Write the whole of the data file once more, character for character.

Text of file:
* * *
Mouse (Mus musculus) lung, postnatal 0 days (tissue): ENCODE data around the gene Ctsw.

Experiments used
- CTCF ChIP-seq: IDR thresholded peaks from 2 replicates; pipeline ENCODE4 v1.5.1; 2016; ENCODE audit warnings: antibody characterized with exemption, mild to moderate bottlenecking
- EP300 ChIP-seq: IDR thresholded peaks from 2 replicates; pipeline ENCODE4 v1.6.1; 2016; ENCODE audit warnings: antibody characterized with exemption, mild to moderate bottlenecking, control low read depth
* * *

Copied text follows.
Mouse (Mus musculus) lung, postnatal 0 days (tissue): ENCODE data around the gene Ctsw.

Experiments used
- CTCF ChIP-seq: IDR thresholded peaks from 2 replicates; pipeline ENCODE4 v1.5.1; 2016; ENCODE audit warnings: antibody characterized with exemption, mild to moderate bottlenecking
- EP300 ChIP-seq: IDR thresholded peaks from 2 replicates; pipeline ENCODE4 v1.6.1; 2016; ENCODE audit warnings: antibody characterized with exemption, mild to moderate bottlenecking, control low read depth